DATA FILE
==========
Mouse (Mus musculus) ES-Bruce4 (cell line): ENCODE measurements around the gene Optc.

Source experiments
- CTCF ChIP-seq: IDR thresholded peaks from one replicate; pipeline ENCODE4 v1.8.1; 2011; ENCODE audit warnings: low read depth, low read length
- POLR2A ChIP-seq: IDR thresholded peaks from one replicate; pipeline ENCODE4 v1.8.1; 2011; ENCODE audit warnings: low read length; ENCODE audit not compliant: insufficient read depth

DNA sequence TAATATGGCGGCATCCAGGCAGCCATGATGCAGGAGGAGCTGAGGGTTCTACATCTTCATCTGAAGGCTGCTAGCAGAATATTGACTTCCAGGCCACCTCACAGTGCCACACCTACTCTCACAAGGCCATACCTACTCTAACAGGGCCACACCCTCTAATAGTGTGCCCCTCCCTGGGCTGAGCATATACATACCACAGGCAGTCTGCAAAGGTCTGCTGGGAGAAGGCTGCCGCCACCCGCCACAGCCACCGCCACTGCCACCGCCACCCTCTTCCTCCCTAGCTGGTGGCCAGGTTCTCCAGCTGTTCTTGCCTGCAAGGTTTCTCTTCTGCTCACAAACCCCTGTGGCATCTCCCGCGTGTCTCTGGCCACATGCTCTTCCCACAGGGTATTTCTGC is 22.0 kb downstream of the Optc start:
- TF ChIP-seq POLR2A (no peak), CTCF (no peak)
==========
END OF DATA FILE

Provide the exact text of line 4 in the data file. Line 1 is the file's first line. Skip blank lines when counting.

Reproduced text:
- POLR2A ChIP-seq: IDR thresholded peaks from one replicate; pipeline ENCODE4 v1.8.1; 2011; ENCODE audit warnings: low read length; ENCODE audit not compliant: insufficient read depth